Engage your employees in understanding their benefits and costs. Employees need to know the benefits and costs of specialty drug use, including their financial responsibilities. High deductible health plan (HDHP) benefits, specialty drug tiers, and medical benefit cost sharing for specialty drugs are on the rise and require enhanced employee education. The association notes many of its members have transitioned to prescription drug medical benefit cost sharing and some are considering new, fourth tier pharmacy benefits for specialty medications.

Going forward, effective management of specialty drug use will require enhanced collaboration among an employer’s finance and human resource teams. The association plans to assist those efforts with ongoing knowledge exchange, benchmarking and contracted vendor relationships.

The impact of specialty drugs on children’s hospitals as employers

  • Among a group of 15 children's hospitals, the aggregate specialty drug spend increased $30 million over three years. [Source: CHA PBM data, 2012 to 2015]
  • High-priced specialty drugs are increasingly common. For example, Gilead Pharmaceuticals' Hepatitis C medication launched at $1,000 per pill. [Source: The New York Times, April 30, 2015]
  • Manufacturers are bringing 200+ new drug entities to market, with one in three focused on cancer treatment. [Source: Drug Store News, Nov. 18, 2015]
  • The Food and Drug Administration's "breakthrough drug" designation expedites the approval of many specialty drugs. [Source: Academy of Managed Care Pharmacy, 2015]

References

Adam J. Fein, "Drug Channels, Optum, Aetna, Cigna and Prime Therapeutics Join the PBM Formulary Exclusion Party," December 2, 2015.

Aimee Tharaldson, Pharm. D., ESI, Specialty Pharmaceuticals in Development, AMCP NEXUS Meeting, October 2015.

Allene Diaz, Editor, "Managed Care Strategies for Specialty Pharmaceuticals," EMD Serono Specialty Digest, 11th Edition 2015.

Angela Mass, Managing Editor, "PCSK9s Are Expected to Pose Use, Cost Challenges in Specialty Drug-Naïve Class," Specialty Pharmacy News, AIS, Volume 12, No 6, June 2015.

Andrew Pollack, Gilead Hepatitis "Drugs Brought In $4.55 Billion in First Quarter," The New York Times, Business Day.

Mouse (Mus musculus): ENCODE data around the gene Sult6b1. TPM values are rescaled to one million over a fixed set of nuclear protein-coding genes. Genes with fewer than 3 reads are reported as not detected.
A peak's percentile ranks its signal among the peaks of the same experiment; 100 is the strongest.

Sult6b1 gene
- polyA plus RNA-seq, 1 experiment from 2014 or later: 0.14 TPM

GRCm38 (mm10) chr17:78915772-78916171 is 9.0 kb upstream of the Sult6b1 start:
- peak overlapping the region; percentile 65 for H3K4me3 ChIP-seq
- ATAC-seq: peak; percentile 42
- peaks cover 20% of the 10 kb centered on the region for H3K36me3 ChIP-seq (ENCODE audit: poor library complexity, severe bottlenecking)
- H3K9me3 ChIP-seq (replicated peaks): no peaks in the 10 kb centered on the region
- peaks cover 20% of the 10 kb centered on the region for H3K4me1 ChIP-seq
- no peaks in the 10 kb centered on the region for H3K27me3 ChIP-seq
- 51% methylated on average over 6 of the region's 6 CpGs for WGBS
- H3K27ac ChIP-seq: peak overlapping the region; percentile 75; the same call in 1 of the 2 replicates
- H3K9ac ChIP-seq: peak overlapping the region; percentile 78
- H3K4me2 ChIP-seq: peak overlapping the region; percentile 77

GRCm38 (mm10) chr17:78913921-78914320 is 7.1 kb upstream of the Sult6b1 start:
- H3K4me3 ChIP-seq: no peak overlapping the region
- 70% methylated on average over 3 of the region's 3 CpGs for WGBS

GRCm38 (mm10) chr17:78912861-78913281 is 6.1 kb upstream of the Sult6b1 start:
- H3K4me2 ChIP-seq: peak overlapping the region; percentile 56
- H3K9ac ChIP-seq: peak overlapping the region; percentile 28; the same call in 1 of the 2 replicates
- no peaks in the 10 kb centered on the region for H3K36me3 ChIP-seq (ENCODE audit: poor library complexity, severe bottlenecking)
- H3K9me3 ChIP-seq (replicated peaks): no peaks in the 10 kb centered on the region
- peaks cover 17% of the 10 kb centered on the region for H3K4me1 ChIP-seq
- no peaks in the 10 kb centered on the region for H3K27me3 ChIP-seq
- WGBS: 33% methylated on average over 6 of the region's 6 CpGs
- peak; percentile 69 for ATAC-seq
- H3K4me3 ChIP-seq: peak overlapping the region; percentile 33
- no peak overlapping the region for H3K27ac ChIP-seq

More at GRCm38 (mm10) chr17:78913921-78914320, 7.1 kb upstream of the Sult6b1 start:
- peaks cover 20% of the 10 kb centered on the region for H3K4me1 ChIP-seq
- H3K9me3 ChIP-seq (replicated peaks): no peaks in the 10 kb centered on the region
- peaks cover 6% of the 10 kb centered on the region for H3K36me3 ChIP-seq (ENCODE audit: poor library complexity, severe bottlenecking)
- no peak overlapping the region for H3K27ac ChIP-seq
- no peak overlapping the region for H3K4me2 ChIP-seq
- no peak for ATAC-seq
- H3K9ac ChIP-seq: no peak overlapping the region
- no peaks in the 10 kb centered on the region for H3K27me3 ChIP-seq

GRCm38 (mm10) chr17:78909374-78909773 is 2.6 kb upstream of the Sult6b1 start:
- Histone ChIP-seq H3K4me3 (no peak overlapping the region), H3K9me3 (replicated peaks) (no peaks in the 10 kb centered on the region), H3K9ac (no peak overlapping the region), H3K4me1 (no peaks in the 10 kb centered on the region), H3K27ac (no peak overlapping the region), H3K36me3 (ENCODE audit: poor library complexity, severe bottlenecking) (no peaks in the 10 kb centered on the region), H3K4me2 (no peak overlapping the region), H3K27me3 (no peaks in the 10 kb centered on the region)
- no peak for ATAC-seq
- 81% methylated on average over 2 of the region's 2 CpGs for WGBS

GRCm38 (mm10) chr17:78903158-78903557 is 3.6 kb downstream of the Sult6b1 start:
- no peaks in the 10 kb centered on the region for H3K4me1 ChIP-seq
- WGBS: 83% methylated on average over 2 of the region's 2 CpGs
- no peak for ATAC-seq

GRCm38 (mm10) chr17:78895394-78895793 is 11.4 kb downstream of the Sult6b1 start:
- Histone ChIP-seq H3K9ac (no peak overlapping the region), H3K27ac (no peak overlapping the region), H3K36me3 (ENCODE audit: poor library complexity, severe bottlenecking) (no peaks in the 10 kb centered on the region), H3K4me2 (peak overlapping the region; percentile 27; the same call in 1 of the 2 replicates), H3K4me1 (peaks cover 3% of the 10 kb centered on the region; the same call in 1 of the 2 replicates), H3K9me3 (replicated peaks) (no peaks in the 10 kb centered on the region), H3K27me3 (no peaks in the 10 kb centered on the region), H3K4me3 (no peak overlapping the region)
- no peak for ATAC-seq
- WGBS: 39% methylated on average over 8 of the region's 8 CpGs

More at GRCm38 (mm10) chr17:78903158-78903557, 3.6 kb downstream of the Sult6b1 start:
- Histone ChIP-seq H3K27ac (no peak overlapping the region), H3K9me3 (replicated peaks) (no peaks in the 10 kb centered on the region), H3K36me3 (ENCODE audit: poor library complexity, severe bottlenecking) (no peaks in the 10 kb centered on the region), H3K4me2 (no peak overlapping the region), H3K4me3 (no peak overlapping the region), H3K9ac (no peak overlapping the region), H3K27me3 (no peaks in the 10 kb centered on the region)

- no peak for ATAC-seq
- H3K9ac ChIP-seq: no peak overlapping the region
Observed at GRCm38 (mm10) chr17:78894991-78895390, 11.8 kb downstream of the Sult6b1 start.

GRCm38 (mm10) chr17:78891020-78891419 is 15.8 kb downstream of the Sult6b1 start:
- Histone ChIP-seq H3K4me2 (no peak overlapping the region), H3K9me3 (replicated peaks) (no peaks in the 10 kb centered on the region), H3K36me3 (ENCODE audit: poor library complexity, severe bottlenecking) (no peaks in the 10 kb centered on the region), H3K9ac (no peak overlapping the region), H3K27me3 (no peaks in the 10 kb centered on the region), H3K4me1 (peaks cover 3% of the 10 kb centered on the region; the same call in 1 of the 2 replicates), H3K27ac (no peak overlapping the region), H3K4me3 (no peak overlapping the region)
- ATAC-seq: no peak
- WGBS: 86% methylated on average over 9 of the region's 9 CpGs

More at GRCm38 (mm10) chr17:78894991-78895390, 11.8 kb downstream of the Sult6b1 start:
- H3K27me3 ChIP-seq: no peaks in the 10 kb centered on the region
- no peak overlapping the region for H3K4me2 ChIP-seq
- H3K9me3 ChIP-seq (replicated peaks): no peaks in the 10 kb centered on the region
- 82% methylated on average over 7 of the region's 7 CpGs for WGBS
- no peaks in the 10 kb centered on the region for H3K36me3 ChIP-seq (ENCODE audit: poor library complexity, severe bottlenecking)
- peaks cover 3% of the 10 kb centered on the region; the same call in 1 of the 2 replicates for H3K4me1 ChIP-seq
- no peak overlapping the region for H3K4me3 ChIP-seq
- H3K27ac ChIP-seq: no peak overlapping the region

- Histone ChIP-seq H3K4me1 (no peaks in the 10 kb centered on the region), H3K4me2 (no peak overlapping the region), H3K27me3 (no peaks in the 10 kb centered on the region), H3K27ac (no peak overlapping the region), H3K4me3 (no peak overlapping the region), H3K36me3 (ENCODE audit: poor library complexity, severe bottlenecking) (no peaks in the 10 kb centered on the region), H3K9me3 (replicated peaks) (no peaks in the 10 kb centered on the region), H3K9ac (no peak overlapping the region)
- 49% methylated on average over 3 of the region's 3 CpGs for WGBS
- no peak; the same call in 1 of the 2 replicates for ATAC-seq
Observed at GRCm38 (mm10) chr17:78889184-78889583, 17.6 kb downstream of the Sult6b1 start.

Associated Press, "Report: Drug Maker Was Focused on Profits, Not Patients," The New York Times, December 1, 2015. 

CHA and CVS August 24, 2015 "Webinar; Advancing your Specialty Strategy, Comprehensive Trend Management Tools," page 8

"Concept Series Paper on Specialty Pharmaceuticals," Academy of Managed Care Pharmacy, www.amcp.org

Helen Sherman, Pharm.D., Specialty Medication Landscape, October 15, 2015.

Kevin A. Schulman. M.D., Suresh Balu, M.B.A., and Shelby D. Reed, Ph.D. "Specialty Pharmaceuticals for Hyperlipidemia – Impact on Insurance Premiums," New England Journal of Medicine, 2015: 373-1591-1593: October 22, 2015.

Michael Johnsen, "IMS Institute projects U.S. drug spending up 34% by 2020," Drug Store News, November 18, 2015.

Hand

Contact Us

For more information, contact the Insurance Services team.

(913) 262-1436

About Insurance Services

Help attract, maintain and motivate employees with benefit administration and budget management solutions from Insurance Services.

Related Content

Strategies for Investing in the Children’s Hospital Workforce

Children’s hospitals retain and recruit staff by devoting time and resources to culture building, financial benefits and work flexibility.

Sep. 19, 2022

A Data-driven Approach to Workforce Challenges

Human resources and data analytics teams from Children’s Hospital Colorado partnered to create an analytics toolkit that addresses retention, recruitment and more.

Sep. 16, 2022

Industry Benefits Benchmarking Survey

The Benefits Survey is a biennial, comprehensive collection of how your organization compares to peers and serves as a guide to best practices for employee benefits.

Sep. 12, 2022